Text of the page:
First West Coast exhibition of monumental installation melds art and science at Stanford’s Cantor Arts Center
Island Universe brings physicist’s theories home in a stunning presentation.
A new exhibit at the Cantor Arts Center invites viewers to imagine not just one universe, but many.
Working at the unexpected intersection of physics, art and the history of modernism, Josiah McElheny’s monumental installation Island Universe, on view through August 18, 2019, envisions an infinite, multiverse scenario, where five separate universes occupy the same space, frozen in their individual moments of expansion.
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The sculptural work, made of brilliantly polished chromed metal, handblown glass and radiating lights, is a marriage of scientific research and artistic vision. McElheny collaborated closely with David Weinberg, chair of the Department of Astronomy at Ohio State University, to conceptualize and make the necessary calculations needed for the installation’s forms. Their collaboration took place beginning in 2004 while McElheny was a resident at the Wexner Center for the Arts at Ohio State.
“Bringing Island Universe to the Cantor is meaningful because the project was inspired by the work of Andrei Linde, a renowned professor in the Physics Department at Stanford,” said Susan Dackerman, John and Jill Freidenrich Director at the Cantor. “My hope is that this exhibition encourages conversations among faculty, students and the wider community about how art and science can be linked in visually stimulating and surprising ways and how these two disciplines can inform each other.” The installation at the Cantor is the first time Island Universe has been exhibited on the West Coast.
The name of the awe-inspiring work, Island Universe, references the 18th-century German philosopher Immanuel Kant’s speculation about the existence of multiple galaxies, scattered like islands across the universe. The following century, German naturalist and explorer Alexander von Humboldt popularized Kant’s conjecture as the “island universe” hypothesis.
Stanford’s Linde built upon these conceptions of the cosmos when, in 1982, he proposed the idea of an inflationary multiverse – a cosmos without a single point of origin that includes multiple coexistent universes, each with a particular shape governed by unique properties.
“At Stanford, cutting-edge research is taking place every day in an effort to help us better understand both our origins and our future,” Dackerman said. “Art allows us to visualize the intangible and the unknowable. Island Universe is a perfect example of one artist’s view of something impossible to see – the formation of the universe. Bringing this work to the Cantor highlights the role of the museum in the 21st century as a place where the visual and intellectual meet.”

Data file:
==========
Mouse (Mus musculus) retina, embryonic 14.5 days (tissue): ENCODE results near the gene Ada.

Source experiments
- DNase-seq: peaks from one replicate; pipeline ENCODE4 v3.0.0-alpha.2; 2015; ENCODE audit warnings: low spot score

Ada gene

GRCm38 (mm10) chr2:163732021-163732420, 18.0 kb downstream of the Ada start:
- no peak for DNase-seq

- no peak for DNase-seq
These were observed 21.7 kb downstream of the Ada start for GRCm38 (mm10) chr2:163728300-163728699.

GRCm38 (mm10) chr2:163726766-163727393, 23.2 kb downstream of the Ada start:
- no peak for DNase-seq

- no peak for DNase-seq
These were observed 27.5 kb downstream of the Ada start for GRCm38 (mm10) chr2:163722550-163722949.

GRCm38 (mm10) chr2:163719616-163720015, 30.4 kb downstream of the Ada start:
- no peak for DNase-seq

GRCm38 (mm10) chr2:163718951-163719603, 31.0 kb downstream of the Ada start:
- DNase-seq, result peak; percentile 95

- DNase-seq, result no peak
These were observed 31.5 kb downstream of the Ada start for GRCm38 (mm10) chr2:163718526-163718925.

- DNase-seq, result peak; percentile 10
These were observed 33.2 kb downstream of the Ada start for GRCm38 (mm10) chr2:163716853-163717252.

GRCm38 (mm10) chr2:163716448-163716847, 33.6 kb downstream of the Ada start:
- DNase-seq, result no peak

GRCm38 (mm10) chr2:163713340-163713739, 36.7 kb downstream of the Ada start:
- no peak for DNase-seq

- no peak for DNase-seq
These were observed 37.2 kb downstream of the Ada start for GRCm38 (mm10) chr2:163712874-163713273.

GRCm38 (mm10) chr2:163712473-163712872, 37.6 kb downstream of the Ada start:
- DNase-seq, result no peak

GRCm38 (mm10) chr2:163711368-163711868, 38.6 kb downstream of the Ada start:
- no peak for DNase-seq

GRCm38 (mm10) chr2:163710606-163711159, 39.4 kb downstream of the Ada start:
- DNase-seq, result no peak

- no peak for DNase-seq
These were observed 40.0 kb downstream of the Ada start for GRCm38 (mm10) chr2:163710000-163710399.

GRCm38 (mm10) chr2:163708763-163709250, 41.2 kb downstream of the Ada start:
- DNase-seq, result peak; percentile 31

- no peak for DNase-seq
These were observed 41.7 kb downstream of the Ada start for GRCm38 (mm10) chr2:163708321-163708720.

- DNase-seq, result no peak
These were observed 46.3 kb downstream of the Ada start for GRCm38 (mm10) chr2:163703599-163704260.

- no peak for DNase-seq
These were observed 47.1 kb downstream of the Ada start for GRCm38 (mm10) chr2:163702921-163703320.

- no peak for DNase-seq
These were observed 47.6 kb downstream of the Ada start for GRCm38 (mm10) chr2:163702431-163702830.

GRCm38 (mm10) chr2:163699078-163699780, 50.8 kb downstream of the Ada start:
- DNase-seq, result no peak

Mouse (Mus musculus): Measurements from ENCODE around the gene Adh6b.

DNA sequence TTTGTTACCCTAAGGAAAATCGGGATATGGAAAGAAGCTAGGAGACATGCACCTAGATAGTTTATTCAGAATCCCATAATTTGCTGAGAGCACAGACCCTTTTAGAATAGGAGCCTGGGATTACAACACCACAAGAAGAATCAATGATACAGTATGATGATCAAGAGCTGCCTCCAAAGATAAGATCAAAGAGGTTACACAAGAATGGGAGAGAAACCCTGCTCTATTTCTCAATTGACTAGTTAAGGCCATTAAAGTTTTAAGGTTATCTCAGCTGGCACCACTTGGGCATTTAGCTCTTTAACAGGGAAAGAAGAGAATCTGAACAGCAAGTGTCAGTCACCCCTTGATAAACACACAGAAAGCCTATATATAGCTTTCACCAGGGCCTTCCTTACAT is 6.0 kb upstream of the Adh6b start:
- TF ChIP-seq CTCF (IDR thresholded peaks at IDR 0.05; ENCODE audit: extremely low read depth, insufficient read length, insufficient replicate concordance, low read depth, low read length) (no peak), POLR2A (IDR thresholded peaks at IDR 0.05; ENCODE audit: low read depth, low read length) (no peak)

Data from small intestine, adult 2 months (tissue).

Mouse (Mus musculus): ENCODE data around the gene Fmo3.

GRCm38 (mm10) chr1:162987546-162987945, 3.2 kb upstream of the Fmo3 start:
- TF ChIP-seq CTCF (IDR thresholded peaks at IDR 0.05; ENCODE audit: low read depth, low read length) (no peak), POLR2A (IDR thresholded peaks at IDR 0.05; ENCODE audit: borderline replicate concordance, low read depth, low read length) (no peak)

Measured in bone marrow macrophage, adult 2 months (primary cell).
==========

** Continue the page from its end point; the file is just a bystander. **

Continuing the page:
Stanford faculty from both the humanities and sciences will be joined with an art historian for a discussion series about Island Universe. On March 13, Dackerman will be in conversation with Peter Michelson, senior associate dean for the natural sciences and the Luke Blossom Professor in the School of Humanities and Sciences. On April 25, Nancy Troy, the Victoria and Roger Sant Professor in Art in the Department of Art and Art History, will be in conversation with Thomas Ryckman, a professor in the Philosophy Department. And on May 30, Aleesa Alexander, assistant curator of American art at the Cantor, will be in conversation with Elizabeth Kessler, a lecturer in the American Studies Program and the American Studies program coordinator. These events will be part of the Cantor’s Case Studies program.
Expanding science, expanding art
When the first physical evidence of the big bang theory became public in 1965, it launched popular interest in space science. That same year, artisans in Vienna created the iconic chandeliers of the Metropolitan Opera in New York. The confluence of those two events inspired McElheny, who many years later modeled Island Universe on the chandeliers and incorporated the notion of an expanding universe with a careful placement of metal spheres, lights, glass disks and globes that make up the work. “The whole project,” McElheny wrote, “exists at the intersection of specific concepts and abstract ones.”
McElheny, born in Boston, Massachusetts, in 1966, lives and works in New York City. The 2006 MacArthur Fellow combines his skills as an expert glassblower, which he honed for many years by learning from European masters, with a playful approach to both the history of his medium and the history of ideas. His objects and installations, often inspired by historical events, seek to fuse materiality and thought in the experience of viewing a work of art.
The glass disks and globes that are part of Island Universe were hand-blown by the artist, who is recognized for his conceptually rigorous approach and his physical mastery of materials. He once said that using glass in his work gives a unique perspective not because the glass itself is important, but because of what viewers see through it.
In addition to the installation, the exhibition includes the film Island Universe that was shot on-site at the New York Metropolitan Opera House in 2005. The predominately black screen is occasionally illuminated by an “explosive” light from the iconic chandeliers that invites comparisons between the grandiosity of the chandeliers and the ever-changing nature of the cosmos. Stills from the film have also been reprinted with excerpts from the French philosopher Auguste Blanqui in a work called Eternity Through The Stars.
To accompany McElheny’s sculptural works, there are also photographs, drawings and the original Blanqui text. The other works present various relationships between the galaxies and the Lobmeyr chandeliers and provide a window into McElheny’s artistic process.